Biography Book Report


Biography Book Report

Biography book report should be written in the academically accepted format for book report writing.  Writing a biography book report you need to pay attention to the following details:

  • Is the author of the book objective? (in other words, you need to assess whether the author presents reliable information about the person or makes up the information; consulting additional articles and researches is highly recommended)
  • How is the book structured? (is there a logical structure?  Does the author write the book is the chronological or thematic order?)
  • Did you like the book?  (do not simply state “I enjoyed reading the book”. Be more specific and provide examples from the book to support your statements)
  • What are the sources of information used by the author? (evidently, if the book is written about the person who lived many decades ago and the author was unable to know him in person, the book should rely on outside sources of information. You need to assess the reliability of those sources)
  • Is the opinion of the author about the person felt? (while reading the book try to notice whether the author has favorable, neutral or negative attitude toward the person)

These tips may help you start writing biography book report. There are many other questions you may ask yourself to enrich biography book report with fresh ideas and interesting thoughts.  If you want to get a well-written, original book report but do not have enough time to write it, entrust biography book report writing to us.  All you need to do is to provide the title of the book and instruction for writing (if you have one) and we will handle the rest.  Custom written book reports delivered by us are original and contain no plagiarism.

Biography Book Report: Excerpts

Richard Hillary was born in Australia, the only child of civil servants who sent him to the proper public schools in England, where he grew to be a handsome, athletic, scornful, clever youth: in his own words "an alert Philistine." With a group of friends from Oxford ("the long-haired boys") he joined the R.A.F. in 1939 as a fighter pilot. He flew against the Germans until, having survived all his comrades, he himself was shot down, his face and hands badly burned. After nightmare months in various hospitals, he emerged at last with a new face, a patchwork of skin grafts, and clawlike hands with which, painfully, he composed The Last Enemy, a description of that ordeal which had changed him from a rather nihilistic Oxford undergraduate to a man who had, through pain, experienced a sense of the world's community.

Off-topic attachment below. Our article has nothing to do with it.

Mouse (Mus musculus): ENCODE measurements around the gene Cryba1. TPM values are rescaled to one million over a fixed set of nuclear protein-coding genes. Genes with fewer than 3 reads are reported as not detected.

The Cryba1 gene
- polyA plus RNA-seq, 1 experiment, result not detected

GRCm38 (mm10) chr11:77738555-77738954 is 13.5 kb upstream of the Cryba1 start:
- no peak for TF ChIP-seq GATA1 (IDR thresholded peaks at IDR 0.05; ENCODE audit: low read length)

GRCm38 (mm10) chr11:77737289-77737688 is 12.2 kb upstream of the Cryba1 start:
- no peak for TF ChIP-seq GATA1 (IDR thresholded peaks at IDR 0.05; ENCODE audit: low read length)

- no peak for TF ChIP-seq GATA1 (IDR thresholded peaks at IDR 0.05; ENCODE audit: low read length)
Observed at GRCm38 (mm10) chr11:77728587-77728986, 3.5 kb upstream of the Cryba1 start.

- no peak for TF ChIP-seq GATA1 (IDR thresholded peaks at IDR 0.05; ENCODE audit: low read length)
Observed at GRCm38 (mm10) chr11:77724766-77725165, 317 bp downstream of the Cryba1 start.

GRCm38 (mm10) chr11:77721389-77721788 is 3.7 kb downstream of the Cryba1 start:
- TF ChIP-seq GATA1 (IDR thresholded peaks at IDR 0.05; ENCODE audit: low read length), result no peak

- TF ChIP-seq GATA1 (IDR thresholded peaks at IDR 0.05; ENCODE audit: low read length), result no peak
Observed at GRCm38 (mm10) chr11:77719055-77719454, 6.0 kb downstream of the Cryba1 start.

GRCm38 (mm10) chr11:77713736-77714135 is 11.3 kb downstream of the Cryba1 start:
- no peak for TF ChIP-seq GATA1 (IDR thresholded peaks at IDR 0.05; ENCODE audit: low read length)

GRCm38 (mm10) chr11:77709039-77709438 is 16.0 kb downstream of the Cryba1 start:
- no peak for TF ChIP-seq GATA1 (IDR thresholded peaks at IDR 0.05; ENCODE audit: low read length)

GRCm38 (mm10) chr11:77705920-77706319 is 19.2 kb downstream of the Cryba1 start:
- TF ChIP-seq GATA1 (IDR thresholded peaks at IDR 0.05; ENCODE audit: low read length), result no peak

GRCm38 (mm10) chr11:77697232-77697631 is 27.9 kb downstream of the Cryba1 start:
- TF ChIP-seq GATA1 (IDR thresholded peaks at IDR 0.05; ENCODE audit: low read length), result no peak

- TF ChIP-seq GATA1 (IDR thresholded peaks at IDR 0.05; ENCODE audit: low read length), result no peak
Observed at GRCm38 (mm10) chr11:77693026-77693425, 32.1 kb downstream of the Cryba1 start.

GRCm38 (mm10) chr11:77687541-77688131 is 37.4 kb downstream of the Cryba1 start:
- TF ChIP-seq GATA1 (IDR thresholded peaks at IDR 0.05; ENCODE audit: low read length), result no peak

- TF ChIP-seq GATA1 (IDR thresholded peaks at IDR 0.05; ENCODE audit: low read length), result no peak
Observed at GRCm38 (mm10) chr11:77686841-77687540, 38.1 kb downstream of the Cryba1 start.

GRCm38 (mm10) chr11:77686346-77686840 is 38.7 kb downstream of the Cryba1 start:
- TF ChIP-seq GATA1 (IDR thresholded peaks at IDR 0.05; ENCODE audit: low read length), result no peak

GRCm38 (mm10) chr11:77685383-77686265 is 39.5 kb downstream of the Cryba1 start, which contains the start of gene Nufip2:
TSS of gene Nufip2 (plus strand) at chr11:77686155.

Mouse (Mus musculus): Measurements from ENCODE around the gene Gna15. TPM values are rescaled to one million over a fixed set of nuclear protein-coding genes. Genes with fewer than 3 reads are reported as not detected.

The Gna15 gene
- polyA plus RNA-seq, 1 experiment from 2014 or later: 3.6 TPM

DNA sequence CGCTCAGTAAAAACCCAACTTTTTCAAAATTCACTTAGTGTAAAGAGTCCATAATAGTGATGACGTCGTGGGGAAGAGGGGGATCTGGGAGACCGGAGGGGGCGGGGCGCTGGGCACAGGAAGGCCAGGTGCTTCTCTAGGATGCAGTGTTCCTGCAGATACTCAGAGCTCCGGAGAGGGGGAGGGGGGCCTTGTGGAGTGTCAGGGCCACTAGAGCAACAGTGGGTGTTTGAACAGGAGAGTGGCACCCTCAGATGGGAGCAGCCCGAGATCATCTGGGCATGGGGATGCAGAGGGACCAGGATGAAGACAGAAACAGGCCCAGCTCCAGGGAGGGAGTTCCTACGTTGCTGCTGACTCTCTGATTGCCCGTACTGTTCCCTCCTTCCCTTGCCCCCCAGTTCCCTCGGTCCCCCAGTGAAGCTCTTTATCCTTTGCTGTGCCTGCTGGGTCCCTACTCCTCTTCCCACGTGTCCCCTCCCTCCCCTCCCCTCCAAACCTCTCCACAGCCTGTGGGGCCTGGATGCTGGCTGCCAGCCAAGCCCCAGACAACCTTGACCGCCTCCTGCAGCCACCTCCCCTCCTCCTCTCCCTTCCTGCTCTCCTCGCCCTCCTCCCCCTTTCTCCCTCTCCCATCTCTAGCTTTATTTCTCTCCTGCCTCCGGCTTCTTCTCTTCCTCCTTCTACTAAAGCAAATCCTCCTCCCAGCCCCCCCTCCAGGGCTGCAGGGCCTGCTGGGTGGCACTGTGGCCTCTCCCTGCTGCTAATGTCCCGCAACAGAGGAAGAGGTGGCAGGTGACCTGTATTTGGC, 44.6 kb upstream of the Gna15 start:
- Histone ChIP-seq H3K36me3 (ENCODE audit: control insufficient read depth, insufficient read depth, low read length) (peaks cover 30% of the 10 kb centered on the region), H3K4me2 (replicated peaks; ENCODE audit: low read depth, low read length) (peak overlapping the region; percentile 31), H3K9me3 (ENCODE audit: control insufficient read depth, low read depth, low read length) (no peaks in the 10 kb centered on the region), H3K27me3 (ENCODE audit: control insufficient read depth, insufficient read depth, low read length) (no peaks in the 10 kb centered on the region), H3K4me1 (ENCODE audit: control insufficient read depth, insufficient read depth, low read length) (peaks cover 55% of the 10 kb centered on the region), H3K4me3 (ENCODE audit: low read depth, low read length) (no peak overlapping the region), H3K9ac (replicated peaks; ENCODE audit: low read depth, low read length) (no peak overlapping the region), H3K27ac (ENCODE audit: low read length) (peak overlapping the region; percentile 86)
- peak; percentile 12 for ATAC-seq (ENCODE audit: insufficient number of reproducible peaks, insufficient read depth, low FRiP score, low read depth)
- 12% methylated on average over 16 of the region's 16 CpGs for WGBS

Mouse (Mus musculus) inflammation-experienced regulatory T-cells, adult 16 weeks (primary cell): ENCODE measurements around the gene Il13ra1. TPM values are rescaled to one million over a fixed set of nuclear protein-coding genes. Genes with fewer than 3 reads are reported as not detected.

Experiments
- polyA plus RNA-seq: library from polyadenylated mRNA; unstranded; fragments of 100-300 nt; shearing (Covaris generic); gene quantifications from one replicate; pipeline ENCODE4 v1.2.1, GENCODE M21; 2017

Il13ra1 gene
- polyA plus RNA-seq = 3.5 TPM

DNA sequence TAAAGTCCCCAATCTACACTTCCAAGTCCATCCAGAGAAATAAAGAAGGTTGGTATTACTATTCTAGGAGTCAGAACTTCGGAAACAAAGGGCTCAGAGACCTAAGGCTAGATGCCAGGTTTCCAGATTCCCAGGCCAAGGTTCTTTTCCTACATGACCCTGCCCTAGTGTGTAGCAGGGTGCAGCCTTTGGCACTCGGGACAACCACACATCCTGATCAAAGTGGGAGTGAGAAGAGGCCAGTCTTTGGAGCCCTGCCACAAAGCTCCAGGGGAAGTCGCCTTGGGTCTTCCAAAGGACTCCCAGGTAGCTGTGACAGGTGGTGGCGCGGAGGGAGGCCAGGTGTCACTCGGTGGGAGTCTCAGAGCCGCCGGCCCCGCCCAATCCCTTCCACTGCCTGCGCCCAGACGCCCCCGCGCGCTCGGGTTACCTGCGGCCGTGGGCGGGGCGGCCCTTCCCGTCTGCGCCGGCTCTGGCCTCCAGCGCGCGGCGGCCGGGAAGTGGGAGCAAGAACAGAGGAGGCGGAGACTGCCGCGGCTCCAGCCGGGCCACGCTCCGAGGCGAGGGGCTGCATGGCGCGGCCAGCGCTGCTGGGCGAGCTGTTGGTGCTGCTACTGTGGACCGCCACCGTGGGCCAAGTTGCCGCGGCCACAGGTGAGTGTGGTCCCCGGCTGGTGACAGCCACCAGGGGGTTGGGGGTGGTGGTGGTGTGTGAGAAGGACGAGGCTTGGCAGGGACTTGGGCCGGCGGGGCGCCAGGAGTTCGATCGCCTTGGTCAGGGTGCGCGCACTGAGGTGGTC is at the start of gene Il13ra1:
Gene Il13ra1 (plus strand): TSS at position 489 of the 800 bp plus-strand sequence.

Yet the hero seldom remains one with humanity: rather humanity becomes one with the hero, absorbed in the high gallantry of his legend. It became one with Hillary when, the book finished, he, sick and frightened, went back on active duty against the orders of his doctors and was killed, as he knew that he would be.

Arthur Koestler in "The Birth of Myth" (Horizon, April 1943) attempted with passion and ingenuity to define not only Hillary's sacrifice but his equivocal attitude toward the meaning of war, toward courage and responsibility, recording, as does Mr. Dickson, his dislike of the resonant clich?s of politicians and his inarticulate obsession with virtue. He suffered, Koestler finally decided, from what French Catholics call la maladie du scrupule.

Mr. Dickson, however, keeps to the periphery of his hero's life, collecting with care the relevant letters, the anecdotes the living had to tell. The central mystery being left for the reader to determine as he pleases. Even Hillary himself never quite understood the reason for his last gesture. He could only suggest that it was instinct rather than vanity which guided him, and that he did believe, finally, that the war was to be the beginning of something better in the world, never realizing that his act in itself was that something better men awaited, a bright moment whose memory would endure long after the war's urgency had become a schoolboy's dreary lesson.